With more people working from home and paying close attention to current events, they are reading, viewing, and consuming immense amounts of content. This matches a similar trend seen back in 2008 and 2009 when consumers were trying to pinch pennies where they could, and publishers were producing content around how to shop online and save money.

Both are examples of instances in which consumers were looking for content online but for two different reasons. These trends exemplify how publishers can capitalize on situations where there is increased traffic by producing smart, relevant content with the right partners. The increased readership gives publishers an added opportunity to produce more popular content for expanded audiences.

The publisher’s partnership with an advertising brand or enterprise also allows publishers to obtain additional audience purchase insight because they are able to fire an action tracker on the advertiser’s website. This solves the age-old problem of a lack of visibility caused by traditional advertising, in which advertisers generally do not allow publishers to place a conversion pixel for CPM-based campaigns.

2. Consumer spending habits are changing

As just explored, with all of the increasing views on websites and pages come clicks and conversions. Consumers are ordering more items, shopping online more frequently, and perhaps even picking up new hobbies. In fact, the U.S. Census Bureau cited an increase in online purchases from 11 percent to 16 percent, which is a sizable jump.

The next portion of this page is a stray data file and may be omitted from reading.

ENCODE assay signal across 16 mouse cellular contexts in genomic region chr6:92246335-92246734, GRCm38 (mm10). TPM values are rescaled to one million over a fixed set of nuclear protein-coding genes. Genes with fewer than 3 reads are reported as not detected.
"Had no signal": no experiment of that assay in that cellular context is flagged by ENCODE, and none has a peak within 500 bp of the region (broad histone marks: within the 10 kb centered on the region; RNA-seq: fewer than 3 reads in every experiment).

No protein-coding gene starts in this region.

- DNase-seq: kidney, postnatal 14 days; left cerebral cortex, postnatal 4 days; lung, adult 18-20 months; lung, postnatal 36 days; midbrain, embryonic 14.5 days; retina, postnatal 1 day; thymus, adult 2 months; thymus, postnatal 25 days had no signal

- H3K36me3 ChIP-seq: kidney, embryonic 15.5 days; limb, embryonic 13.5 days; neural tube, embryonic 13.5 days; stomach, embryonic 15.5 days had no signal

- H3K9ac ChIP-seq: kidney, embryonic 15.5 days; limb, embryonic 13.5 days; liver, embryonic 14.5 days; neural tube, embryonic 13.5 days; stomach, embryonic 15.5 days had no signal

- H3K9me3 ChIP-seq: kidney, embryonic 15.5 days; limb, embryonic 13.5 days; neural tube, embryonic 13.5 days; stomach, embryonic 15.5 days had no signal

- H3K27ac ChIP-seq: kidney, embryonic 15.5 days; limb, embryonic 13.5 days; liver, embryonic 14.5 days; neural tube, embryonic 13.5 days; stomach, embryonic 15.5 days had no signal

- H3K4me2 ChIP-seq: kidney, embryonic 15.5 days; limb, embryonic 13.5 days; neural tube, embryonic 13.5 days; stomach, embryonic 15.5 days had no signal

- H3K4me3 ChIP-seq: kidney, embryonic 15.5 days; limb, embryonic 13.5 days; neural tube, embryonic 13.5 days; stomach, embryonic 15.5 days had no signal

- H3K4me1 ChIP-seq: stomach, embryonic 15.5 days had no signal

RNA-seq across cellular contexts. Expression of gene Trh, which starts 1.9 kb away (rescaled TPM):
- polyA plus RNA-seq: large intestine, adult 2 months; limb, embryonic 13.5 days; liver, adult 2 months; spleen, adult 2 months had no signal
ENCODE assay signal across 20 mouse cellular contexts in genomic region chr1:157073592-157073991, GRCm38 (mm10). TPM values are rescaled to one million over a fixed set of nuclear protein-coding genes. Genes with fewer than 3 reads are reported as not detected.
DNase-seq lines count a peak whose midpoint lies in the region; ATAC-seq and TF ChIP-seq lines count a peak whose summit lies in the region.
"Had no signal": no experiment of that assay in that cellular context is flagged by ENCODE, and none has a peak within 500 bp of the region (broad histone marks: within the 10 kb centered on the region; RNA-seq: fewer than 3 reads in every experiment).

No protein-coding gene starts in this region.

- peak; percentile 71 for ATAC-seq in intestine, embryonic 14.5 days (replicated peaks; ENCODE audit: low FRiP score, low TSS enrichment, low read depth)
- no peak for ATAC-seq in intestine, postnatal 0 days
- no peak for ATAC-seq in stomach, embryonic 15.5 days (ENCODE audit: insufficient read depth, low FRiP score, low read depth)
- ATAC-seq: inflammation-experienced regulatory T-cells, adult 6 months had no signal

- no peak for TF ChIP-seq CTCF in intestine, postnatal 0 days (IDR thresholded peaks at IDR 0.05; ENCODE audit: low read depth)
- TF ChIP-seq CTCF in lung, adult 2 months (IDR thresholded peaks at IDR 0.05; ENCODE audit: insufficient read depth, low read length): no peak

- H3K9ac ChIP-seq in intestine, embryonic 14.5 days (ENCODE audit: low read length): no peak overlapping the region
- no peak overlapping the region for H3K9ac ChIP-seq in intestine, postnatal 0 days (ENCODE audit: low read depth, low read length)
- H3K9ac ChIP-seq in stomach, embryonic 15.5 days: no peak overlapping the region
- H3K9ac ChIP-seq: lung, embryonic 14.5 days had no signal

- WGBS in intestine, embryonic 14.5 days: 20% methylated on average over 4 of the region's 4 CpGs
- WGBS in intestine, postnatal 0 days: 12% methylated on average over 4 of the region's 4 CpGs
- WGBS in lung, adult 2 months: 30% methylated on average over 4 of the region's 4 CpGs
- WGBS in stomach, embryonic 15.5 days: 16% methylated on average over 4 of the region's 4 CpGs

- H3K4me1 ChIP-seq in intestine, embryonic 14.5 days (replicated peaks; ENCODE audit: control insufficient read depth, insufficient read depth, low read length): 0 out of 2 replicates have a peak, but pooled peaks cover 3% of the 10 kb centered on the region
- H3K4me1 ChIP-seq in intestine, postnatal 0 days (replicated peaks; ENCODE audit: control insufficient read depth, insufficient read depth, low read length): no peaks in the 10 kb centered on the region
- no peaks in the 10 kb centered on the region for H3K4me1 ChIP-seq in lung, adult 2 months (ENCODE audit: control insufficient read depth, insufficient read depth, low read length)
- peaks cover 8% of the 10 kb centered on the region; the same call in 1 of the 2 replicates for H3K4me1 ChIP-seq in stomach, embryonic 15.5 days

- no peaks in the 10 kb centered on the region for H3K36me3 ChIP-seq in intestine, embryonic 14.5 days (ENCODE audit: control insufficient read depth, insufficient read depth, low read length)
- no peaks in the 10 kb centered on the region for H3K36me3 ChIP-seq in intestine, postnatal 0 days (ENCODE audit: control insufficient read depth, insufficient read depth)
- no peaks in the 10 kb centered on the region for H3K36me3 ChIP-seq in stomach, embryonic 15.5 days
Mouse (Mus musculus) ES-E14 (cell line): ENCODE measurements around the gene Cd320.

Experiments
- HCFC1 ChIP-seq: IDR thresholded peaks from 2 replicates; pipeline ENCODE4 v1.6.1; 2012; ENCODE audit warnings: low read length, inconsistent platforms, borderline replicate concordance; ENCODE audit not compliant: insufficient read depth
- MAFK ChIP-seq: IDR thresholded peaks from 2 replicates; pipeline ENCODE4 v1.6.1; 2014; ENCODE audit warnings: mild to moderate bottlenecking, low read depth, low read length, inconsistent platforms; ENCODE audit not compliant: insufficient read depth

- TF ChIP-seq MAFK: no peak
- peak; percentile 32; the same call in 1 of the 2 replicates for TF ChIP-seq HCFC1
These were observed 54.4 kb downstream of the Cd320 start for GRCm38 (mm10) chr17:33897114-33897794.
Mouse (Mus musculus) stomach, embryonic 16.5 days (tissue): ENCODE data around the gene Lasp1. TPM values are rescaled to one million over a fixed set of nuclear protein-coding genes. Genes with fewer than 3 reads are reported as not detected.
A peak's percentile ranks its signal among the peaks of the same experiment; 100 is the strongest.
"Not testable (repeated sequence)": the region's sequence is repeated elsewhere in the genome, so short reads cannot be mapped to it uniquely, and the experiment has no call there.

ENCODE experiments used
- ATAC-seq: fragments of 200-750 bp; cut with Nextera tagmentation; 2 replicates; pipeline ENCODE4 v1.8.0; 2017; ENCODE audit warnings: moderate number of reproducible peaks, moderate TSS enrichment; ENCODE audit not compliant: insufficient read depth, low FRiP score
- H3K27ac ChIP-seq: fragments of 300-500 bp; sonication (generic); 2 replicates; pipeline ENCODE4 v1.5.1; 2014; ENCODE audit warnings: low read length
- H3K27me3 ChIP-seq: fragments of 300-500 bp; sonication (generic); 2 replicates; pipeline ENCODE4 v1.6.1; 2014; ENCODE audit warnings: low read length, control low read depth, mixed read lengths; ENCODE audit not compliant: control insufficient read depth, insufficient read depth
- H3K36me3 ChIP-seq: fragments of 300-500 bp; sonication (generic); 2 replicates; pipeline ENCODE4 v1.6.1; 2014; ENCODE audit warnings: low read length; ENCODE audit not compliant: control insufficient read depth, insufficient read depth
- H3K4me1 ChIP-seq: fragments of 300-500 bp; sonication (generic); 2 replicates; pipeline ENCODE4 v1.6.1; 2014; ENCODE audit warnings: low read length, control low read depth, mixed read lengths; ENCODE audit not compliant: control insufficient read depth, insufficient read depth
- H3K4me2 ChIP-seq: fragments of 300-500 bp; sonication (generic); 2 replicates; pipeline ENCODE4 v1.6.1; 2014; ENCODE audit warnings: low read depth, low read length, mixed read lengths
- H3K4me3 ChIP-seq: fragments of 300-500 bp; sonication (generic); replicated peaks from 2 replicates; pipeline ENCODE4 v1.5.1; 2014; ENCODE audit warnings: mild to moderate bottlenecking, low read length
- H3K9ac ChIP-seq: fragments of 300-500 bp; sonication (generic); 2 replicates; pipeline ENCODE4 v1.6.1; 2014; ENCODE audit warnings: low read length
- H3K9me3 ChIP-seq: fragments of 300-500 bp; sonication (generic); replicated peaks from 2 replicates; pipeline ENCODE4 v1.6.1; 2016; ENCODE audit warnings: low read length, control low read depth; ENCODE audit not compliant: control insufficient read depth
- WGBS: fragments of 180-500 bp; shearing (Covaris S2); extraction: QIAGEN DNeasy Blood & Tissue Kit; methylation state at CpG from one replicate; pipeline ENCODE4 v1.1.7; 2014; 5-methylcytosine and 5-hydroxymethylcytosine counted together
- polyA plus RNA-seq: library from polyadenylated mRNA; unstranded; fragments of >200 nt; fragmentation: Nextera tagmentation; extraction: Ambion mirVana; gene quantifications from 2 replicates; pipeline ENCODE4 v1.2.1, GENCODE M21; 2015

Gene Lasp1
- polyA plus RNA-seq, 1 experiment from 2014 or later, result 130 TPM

Many people search Google product reviews before making a purchase, and often land on a listicle or piece of content giving in-depth and thorough reviews. Given that many consumers follow this line of product review, publishers can feel confident that they can drive a lot of traffic and conversions by creating content around goods and services they know their audience will enjoy.

3. Commerce content as a revenue channel for publishers gets results

Commerce content appears to be a major source of revenue for more than a third of all U.S. publishers — and nearly two thirds of them rank it as a top three revenue source. 

3. Direct deals with brands cut out middlemen

Content partnerships allow publishers to work directly with brands. This enables publishers to bypass a long train of adtech middlemen. They avoid the need to rely on programmatic technologies, each slicing off their share of revenue before the publisher gets paid – which is often a fraction of what the advertiser originally spent. 

Additionally, direct deals enable the brand and publisher to choose and agree on different performance deals like cost-per-click (CPC) or cost-per-acquisition (CPA). This makes it possible to more closely align the incentives of the brand and publisher versus CPM, which can create misaligned expectations for all parties. Direct deals allow publishers and brands to have honest conversations about exactly what they are paying for and for what price, all backed up by data that is able to be shared between the two.